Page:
On January 15, the legendary Dakar Rally wrapped up two full weeks of off-road endurance racing in Saudi Arabia. It’s a contest that draws inspiration from the historic Paris-Dakar event that traversed through Europe and the remotest reaches of Africa. This year’s approximately 5,000-mile route snaked through much of the Arab nation, from the beaches flanking the Red Sea up through the mountainous northern region before turning south to pass through the capitol city of Riyadh. Then came a grueling few days in the Empty Quarter before finishing on the Persian Gulf at Dammam.
The 14-stage event drew an amazing assemblage of global competitors intent on recapturing the spirit of one of motorsport’s most notorious challenges. The field comprised an array of prototype race cars, motorcycles, nimble side-by-sides and massive T5 trucks.
The new Red Bull Can-Am Factory Team arrived ready to fight for wins in both individual stages and the overall classification with five Can-Am Maverick X3 side-by-sides entered in the T3 and T4 classes. South Racing manages the drivers and race cars of the new partnership, fielding an extensive crew of mechanics and engineers to keep the Mavericks running well enough to compete against other teams, but also to survive the constant abuse from the rugged terrain, as well as the added complexities brought on by the treacherous weather this year that caused flash flooding, dampened sand into heavy mud and forced the Dakar organization to re-route three days of competition.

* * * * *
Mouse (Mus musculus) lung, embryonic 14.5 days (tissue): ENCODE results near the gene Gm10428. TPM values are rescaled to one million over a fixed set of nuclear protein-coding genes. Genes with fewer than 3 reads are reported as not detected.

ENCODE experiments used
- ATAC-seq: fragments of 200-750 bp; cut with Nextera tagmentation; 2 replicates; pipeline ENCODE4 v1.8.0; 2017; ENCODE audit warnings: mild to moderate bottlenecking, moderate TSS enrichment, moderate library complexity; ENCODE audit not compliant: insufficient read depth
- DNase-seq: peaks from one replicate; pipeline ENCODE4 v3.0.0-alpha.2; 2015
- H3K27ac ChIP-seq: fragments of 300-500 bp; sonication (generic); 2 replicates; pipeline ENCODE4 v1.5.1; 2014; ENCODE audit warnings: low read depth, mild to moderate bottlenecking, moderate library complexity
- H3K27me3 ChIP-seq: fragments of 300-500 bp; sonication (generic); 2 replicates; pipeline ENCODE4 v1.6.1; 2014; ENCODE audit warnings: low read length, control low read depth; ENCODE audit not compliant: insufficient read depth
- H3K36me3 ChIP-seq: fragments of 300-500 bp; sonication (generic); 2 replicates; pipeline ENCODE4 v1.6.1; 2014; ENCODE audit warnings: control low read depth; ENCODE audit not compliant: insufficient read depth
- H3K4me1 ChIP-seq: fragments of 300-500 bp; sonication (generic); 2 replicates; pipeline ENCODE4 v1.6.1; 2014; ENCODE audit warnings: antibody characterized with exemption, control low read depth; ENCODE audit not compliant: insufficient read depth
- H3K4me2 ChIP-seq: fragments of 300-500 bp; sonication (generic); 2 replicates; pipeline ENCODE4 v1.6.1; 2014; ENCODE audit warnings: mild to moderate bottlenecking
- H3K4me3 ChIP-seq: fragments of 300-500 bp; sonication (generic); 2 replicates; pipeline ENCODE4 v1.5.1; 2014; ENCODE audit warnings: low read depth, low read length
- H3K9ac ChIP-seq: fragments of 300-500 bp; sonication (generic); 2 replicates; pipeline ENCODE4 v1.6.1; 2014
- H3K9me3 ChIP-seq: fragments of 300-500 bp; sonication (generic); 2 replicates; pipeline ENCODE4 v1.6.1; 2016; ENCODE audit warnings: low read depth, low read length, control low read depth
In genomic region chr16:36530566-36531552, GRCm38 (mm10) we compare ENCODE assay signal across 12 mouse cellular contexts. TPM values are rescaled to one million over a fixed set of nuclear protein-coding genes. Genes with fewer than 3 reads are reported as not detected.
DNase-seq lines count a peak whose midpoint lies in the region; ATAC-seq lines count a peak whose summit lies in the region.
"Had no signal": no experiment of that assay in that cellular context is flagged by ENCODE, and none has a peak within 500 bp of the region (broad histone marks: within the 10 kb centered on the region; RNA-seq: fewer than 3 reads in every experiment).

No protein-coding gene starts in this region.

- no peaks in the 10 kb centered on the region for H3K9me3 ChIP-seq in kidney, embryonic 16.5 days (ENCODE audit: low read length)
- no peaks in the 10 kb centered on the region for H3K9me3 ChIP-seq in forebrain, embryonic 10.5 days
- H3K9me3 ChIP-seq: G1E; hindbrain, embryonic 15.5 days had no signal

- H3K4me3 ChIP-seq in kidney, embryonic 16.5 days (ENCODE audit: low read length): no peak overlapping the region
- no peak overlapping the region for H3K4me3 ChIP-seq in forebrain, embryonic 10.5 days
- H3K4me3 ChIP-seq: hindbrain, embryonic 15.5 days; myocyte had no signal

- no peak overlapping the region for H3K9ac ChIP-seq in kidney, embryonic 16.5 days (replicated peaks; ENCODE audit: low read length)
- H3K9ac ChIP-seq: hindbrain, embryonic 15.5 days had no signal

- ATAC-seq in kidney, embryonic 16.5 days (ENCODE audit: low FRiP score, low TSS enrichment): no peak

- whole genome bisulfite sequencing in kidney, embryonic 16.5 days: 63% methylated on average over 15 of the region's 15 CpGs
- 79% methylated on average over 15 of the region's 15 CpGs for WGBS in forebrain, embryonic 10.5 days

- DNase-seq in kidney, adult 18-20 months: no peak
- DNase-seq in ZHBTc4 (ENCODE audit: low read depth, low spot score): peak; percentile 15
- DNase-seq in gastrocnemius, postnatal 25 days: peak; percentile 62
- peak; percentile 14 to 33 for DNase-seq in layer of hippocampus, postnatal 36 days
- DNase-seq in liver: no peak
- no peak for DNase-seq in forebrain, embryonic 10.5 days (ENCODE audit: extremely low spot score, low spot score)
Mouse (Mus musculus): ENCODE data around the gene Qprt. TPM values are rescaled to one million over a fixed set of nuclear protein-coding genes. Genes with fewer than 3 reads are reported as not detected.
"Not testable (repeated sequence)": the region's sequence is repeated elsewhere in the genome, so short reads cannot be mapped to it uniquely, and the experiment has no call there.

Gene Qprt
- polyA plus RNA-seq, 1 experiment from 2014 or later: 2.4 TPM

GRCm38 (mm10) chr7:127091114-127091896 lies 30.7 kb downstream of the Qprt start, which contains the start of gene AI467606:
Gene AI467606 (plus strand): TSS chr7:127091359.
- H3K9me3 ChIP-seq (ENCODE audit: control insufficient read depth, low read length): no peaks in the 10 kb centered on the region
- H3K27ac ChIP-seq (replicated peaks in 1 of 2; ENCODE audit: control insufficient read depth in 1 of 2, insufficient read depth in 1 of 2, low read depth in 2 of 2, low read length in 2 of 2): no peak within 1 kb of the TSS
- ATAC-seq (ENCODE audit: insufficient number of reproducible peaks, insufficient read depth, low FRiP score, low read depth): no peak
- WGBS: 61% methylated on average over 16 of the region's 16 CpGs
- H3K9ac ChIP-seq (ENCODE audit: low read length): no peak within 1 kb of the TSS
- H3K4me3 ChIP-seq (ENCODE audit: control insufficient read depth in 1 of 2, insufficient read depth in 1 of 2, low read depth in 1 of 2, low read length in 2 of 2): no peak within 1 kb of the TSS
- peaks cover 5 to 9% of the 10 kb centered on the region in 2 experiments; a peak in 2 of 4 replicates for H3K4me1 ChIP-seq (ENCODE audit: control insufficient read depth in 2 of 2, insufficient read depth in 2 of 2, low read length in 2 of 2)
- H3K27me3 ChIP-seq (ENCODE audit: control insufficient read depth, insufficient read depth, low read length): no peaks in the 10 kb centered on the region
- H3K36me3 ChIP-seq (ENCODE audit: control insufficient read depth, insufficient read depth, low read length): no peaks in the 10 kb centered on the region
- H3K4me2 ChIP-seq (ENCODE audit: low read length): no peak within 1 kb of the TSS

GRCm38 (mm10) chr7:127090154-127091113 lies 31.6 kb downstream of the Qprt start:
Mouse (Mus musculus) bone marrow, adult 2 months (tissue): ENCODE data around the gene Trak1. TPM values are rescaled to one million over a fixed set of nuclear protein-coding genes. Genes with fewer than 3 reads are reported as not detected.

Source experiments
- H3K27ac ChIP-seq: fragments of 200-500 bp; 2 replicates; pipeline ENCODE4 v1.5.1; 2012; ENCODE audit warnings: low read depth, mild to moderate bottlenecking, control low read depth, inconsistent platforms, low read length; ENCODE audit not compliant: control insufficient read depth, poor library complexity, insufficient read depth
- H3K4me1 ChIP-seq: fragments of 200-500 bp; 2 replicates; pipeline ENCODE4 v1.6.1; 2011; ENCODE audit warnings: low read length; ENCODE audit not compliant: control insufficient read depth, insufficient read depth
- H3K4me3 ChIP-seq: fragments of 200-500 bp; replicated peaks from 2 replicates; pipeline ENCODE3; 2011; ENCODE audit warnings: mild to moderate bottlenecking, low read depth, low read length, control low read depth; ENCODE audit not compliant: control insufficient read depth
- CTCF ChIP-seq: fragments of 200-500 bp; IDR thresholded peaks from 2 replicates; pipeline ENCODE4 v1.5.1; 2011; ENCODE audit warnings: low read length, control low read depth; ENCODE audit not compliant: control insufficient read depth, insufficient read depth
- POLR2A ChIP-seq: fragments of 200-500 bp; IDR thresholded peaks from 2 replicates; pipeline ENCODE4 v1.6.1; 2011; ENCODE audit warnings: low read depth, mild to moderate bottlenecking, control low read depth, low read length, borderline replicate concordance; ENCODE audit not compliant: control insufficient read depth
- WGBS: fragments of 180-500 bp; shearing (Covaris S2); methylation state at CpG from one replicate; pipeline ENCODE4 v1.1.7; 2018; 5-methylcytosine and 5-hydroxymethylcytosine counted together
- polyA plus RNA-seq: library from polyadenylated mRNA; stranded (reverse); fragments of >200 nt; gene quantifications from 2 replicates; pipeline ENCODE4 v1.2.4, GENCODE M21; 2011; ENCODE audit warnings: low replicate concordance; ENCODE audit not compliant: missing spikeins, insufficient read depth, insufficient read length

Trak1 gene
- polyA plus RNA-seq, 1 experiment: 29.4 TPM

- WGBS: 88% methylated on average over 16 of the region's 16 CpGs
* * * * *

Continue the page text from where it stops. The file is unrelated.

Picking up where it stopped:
The originally planned course looked hard enough at the outset, but adjusting to the weather conditions resulted in the hardest rally most could remember. Nonetheless, the Red Bull Can-Am Factory Team logged an overall win in the T3 class for modified side-by-sides as Austin Jones and co-driver Gustavo Gugelmin claimed a lead from Guillaume de Mevius on Stage 11 and held a steady pace for the rest of the way. This prevented teammate Seth Quintero from being able to close a gap that hovered around an hour. Quintero and his co-driver Dennis Zenz ended up claiming second overall, along with two stage wins, despite tearing off crucial suspension components and running out of fuel on Stage 4. And Guillaume de Mevius managed to scrape in for third, even after struggling with mechanical issues for much of the final few stages.
Meanwhile, in the stock side-by-sides, current T4 Rally Raid World Champion Rokas Baciuška entered the final day of Stage 14 with a lead of less than four minutes over fellow South Racing entrant Eryk Goczal. Both drivers elected to leave spares behind to shed weight in full attack mode. But Baciuška’s propshaft failed between the last checkpoint of the rally and the finish line, breaking the hearts of a flock of enthusiastic Lithuanian fans and allowing the 18-year-old Goczal to set a new record as the youngest class winner in Dakar history. Every member of the new team logged at least one stage win, while the team totaled 13 podium finishes on the way to Can-Am’s unprecedented sixth straight class victory at the rally.